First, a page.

Georgia Legislative Candidate Questionnaire

GeorgiaCAN Action is a grassroots collective of community members, parents and policy experts focused on ensuring that we have strong leaders, strong policies and a strong understanding of impact in improving the educational landscape for kids in Georgia.


As part of our endorsement process for the 2022 legislative elections we are asking candidates to complete the following candidate questionnaire. We do not usually release results publicly but do reserve the right to do so. Since it is impossible for our supporters to meet every candidate personally, the questionnaire is critical for us in working with our supporters to choose the candidates we will endorse. Rest assured we will be a strong voice in support of those we endorse.


If you would like to expand on any answers or subjects, we strongly encourage you to use the “Comments” section at the end of the survey.


If you have any questions please contact Executive Director Michael O’Sullivan at 770-235-4749.










The goal of private school choice programs is to lessen the financial limitations that low- and middle-income families have in choosing the best school for their child.


School choice programs in higher education, including the GI Bill and Georgia’s HOPE Scholarship program have helped many students who might otherwise not have had access to a college education. These programs have also resulted in the United States having the strongest system of colleges and universities in the world.


At the K-12 level, Georgia currently has two private school choice programs:


      1. The Georgia Special Needs Scholarship Program and
      2. The Tax Credit Scholarship Program.

5. The Georgia Special Needs Scholarship is a state-funded scholarship (some define this as a voucher) that allows many students with special needs to use the money the state allocated for their education to attend a private school that better meets their unique needs. In 2018-19 4,769 students received a scholarship under this program. You can read more here.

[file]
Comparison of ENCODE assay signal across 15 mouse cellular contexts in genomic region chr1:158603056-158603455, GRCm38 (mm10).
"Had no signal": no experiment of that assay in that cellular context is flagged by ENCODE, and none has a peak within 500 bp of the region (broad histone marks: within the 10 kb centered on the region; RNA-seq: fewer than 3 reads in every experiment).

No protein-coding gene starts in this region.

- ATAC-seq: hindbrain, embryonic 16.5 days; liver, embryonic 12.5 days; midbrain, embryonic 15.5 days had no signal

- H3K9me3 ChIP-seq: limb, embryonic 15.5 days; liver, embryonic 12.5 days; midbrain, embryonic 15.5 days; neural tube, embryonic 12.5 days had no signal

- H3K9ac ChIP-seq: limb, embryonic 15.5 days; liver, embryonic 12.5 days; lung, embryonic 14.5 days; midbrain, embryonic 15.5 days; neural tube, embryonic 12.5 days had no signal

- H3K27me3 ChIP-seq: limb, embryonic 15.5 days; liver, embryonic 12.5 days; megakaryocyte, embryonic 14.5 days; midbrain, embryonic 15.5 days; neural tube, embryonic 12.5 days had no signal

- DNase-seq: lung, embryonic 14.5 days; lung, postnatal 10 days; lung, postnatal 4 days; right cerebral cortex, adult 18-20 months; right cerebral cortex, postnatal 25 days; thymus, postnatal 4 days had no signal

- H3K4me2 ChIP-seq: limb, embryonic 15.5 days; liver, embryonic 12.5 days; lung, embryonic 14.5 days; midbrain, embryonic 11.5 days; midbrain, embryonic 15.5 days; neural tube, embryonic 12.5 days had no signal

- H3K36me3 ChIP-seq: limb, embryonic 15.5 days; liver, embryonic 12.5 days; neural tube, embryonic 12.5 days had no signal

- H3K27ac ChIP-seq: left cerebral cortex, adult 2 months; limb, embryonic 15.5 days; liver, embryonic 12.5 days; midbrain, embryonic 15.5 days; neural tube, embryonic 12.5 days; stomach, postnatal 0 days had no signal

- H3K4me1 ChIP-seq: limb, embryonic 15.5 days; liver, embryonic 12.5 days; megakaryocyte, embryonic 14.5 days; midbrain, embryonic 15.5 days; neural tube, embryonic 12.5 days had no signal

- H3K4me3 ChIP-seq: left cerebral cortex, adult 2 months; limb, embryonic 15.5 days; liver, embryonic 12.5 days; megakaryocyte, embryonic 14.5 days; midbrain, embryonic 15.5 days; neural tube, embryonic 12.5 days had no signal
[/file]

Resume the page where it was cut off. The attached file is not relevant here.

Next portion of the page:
6. In 2021, the Georgia General Assembly took up legislation, SB 47, that expanded the program by allowing students who have medically identified special needs or disabilities to participate in the Georgia Special Needs Scholarship program.

7. The Tax Credit Scholarship Program provides tax credits to Georgia individual and corporate taxpayers that donate to non-profit Student Scholarship Organizations. Student Scholarship Organizations use these donations to provide scholarships to public school students to alternatively attend a private school that better meets their needs. The program is currently capped at $120 million after a recent increase. In 2020, 16,539 students received scholarships as a result of this program.

9. Some states are considering giving parents the chance to customize their child’s education through Education Scholarship Accounts (ESA’s). In an ESA, the state puts the funds it would have spent on a child’s behalf into an account that parents can then use to purchase the education that best meets their child’s needs. Parents can choose from a customized mix of services from public schools, private school tuition, tutoring services, therapies, home-school curriculum, virtual classes, testing and more. Appropriate oversight of the accounts would be in place to protect against fraud or abuse. Six states, including Florida and Tennessee, have already created ESA programs.




Public charter schools are tuition-free, public schools that are managed outside of the usual school district bureaucracy. They generally have more flexibility with hiring, curriculum and teaching methods, but are held strictly accountable for student achievement. There are currently 69,000 students in Georgia charter schools.

Unlike traditional public schools that receive dedicated facility funding through their district (E-SPLOST dollars and bond financing) in addition to their state and local funding allocations (QBE and local supplement dollars) to cover capital expenditures, most charter schools must tap into their annual operating budget to pay facility costs. As a result, some public charter schools are never able to open while others must spend less on students and teachers to cover their overhead costs.

12. Many states have authorized virtual schools, which are public schools that allow students to take all their courses online while retaining an ability to work with a certified teacher. Students in virtual charter schools are subject to the same state standards and testing requirements as all other public school students. In Georgia, there are virtual charter schools operating as public charter schools, through state programs, or as schools within a traditional public school.